Montgomery was converted to a torpedo test ship in 1904–1908 and carried various types of torpedo tubes until 1914, when she was further refitted as a training ship for the Maryland Naval Militia with four 4-inch (102 mm)/40 caliber guns and four torpedo tubes, two each 18 inch (450 mm) and 21-inch. She was reboilered with six Almy boilers in 1918, when she was reactivated for coastal patrol duty as USS Anniston. The torpedo tubes were removed from Detroit and Marblehead in 1901–02. Marblehead was refitted as a training ship for the Oregon Naval Militia in 1915 with eight 4-inch/40 caliber guns.
Detroit was commissioned in July 1893, Marblehead in April 1894 and Montgomery in June 1894. In the years leading up to the Spanish–American War they spent the bulk of their service in Atlantic, Caribbean and European waters; Detroit protected American citizens and interests during unrest in Brazil, and later served two years on the Asiatic Station.
During the Spanish–American War, Montgomery blockaded and bombarded Cuba, capturing two Spanish merchant vessels. Detroit bombarded San Juan, Puerto Rico. Marblehead bombarded Cuba and participated in the capture of Guantánamo Bay.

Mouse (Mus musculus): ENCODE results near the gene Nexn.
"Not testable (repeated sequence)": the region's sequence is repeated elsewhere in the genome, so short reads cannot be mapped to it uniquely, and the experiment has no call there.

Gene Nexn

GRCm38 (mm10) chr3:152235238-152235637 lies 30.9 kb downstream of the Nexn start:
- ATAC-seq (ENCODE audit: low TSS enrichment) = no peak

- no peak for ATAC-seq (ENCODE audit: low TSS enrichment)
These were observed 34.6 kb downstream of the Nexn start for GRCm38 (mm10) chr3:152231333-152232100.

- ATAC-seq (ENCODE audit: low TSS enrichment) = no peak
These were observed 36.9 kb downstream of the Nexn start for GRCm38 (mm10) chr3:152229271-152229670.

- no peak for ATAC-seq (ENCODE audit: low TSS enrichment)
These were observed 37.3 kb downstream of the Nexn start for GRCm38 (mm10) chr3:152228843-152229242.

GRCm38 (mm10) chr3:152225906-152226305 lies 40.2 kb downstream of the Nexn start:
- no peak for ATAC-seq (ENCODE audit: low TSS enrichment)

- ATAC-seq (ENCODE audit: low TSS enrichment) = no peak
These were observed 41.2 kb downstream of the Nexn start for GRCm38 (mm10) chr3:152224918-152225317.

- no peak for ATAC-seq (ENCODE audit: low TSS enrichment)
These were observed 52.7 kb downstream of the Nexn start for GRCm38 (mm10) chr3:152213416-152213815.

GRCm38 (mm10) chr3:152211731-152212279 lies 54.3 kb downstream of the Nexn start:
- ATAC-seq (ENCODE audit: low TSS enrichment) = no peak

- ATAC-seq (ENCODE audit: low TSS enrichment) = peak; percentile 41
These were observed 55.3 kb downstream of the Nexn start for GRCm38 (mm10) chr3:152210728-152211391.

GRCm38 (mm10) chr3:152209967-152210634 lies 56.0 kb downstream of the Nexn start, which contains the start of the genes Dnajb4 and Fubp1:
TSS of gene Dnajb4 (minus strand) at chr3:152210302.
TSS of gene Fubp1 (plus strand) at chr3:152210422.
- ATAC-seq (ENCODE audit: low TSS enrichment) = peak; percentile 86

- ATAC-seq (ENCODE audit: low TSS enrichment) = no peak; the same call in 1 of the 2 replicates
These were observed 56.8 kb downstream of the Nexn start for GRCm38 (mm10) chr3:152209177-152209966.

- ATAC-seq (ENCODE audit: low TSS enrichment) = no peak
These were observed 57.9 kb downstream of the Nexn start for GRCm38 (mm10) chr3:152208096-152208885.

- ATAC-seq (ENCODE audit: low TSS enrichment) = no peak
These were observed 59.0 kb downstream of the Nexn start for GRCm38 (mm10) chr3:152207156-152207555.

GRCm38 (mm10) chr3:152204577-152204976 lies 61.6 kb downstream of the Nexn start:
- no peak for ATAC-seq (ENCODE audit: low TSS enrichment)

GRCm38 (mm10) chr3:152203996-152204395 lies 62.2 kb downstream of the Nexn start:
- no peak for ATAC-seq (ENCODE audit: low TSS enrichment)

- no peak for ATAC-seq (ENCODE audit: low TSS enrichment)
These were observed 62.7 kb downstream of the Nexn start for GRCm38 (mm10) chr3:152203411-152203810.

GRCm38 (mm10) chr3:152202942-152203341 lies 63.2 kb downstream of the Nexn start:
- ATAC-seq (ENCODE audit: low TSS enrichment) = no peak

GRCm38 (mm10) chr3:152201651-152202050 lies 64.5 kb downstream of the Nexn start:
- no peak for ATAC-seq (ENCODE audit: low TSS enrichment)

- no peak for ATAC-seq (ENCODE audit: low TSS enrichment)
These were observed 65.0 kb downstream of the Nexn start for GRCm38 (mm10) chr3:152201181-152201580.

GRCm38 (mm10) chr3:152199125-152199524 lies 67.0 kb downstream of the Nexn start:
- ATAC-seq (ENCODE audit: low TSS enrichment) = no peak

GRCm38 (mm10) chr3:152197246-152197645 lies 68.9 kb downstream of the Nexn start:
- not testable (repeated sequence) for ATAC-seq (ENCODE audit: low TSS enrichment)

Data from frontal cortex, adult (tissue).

After the war all three ships operated in Latin American waters, Marblehead on the Pacific side, showing the flag in peaceful ports and protecting American citizens and interests in the event of unrest. All were decommissioned in 1900 and recommissioned in 1902. Detroit operated in the Caribbean, intervening diplomatically to resolve an insurgency in the Dominican Republic in 1904. Montgomery operated in the Caribbean until she was converted to a torpedo test ship 1904–1908. Marblehead operated in the Pacific until decommissioned in 1906.